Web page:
In its assessment of the impact of Tropical Depression 12-E on Central America, the UN Economic Commission for Latin America and the Caribbean (ECLAC) explores possible policy responses in areas such as food security, watershed management, flood protection control, early warning systems, land use planning, threat mapping, building codes, payment for environmental services and risk pooling.
4 May 2012: The subregional headquarters for Mexico and Central America of the UN Economic Commission for Latin America and the Caribbean (ECLAC) has issued an assessment of the impact of Tropical Depression 12-E on Central America. The assessment includes, at the behest of Central American Heads of State, some reflections on the regional policy implications of tropical storms that appear to be increasing in frequency and severity due to climate change.
In its assessment of the socioeconomic impacts of Tropical Depression 12-E on Costa Rica, El Salvador, Guatemala, Honduras and Nicaragua, ECLAC suggests that part of the reason the storm caused nearly as much impact as a full-fledged hurricanes is that, in recent years, the region has been hit frequently by natural disasters and it has not had sufficient time to recover and reconstruct from one disaster before another occurs. To reduce their vulnerability to natural disasters, build resilience and attempt to break the cycle of ongoing reconstruction, the report recommends that each of the Central American countries particularly focus on improving food security, including by introducing drought- and flood-resistant crops and improving food preservation and storage systems, and preventing erosion by improving watershed management, flood protection structures, land rehabilitation and reforestation.
The report also discusses several areas that might benefit from regional cooperation, dialogue and consensus to proactively address shared risk factors, linkages and dependencies. These include developing: a regional early warning system; joint studies on rationalizing human settlement spaces to avoid areas often threatened by natural disasters; agreed criteria on land use planning for disaster risk reduction (DRR); and Mesoamerican maps of threats, vulnerabilities and risks to natural disasters.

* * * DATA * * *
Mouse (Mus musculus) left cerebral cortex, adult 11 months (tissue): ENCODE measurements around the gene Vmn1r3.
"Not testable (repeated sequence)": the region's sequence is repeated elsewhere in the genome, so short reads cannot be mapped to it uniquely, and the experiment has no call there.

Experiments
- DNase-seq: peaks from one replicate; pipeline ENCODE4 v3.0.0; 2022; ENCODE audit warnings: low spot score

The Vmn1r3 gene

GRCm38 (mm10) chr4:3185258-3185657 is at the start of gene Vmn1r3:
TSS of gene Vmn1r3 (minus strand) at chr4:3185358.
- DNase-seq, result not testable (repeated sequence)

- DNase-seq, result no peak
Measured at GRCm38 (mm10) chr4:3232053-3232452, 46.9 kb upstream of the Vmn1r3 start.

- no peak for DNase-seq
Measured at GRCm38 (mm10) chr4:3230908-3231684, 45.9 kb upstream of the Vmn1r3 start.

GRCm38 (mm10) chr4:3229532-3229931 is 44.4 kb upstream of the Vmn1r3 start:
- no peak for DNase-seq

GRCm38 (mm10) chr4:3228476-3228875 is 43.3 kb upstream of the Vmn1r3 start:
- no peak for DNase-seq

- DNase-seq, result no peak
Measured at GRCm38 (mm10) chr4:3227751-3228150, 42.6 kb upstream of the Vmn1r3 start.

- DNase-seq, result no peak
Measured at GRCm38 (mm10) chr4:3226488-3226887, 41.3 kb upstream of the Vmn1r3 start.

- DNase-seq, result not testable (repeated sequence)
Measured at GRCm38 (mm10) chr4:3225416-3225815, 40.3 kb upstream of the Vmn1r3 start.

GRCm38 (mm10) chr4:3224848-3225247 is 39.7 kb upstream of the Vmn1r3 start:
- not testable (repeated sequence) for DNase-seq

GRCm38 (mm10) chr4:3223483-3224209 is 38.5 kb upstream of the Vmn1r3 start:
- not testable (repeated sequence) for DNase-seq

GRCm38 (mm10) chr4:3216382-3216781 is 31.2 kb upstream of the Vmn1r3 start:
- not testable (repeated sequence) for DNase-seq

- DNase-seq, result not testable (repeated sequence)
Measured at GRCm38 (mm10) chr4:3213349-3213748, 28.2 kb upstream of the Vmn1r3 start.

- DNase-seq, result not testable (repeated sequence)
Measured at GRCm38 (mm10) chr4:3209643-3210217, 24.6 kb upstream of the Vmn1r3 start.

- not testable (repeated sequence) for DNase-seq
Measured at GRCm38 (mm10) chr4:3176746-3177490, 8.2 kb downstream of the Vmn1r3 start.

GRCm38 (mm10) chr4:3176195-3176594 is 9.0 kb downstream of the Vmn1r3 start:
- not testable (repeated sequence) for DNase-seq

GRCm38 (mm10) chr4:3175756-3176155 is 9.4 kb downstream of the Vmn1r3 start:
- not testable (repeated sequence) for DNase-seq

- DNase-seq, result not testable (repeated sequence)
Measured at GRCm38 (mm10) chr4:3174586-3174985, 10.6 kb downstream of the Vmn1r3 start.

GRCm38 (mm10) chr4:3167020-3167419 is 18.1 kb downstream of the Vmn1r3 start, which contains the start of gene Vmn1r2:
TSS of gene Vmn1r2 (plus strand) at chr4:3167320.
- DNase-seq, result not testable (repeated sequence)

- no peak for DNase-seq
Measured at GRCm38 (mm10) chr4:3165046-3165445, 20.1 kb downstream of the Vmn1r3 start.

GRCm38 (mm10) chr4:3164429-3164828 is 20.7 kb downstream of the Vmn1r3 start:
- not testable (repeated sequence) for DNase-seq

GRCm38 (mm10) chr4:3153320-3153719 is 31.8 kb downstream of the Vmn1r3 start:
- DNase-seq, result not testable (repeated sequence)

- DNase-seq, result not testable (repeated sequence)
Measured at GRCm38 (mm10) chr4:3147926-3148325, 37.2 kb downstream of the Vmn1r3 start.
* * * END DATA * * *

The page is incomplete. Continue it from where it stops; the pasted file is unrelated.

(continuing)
The report recommends exploring regional cooperation in related policy areas that can reduce risks and build resilience, such as building codes and standards for water and sanitation systems, flood control and slope and runoff management.
In terms of financial and budgetary resources and instruments, the report suggests considering, inter alia: a regional insurance risk pooling facility; a regional agreement on the creation of markets for environmental services, which might help manage watersheds and fight erosion while providing new financial resources; and development of new financing mechanisms for reconstruction and recovery, as well as for climate risk reduction and adaptation. [Publication: Regional Summary of the Impact of Tropical Depression 12-E in Central America: Quantification of Damages and Losses Suffered by the Countries of the Region in October 2011 (Some reflections on the new “normal” of disasters) (in Spanish)]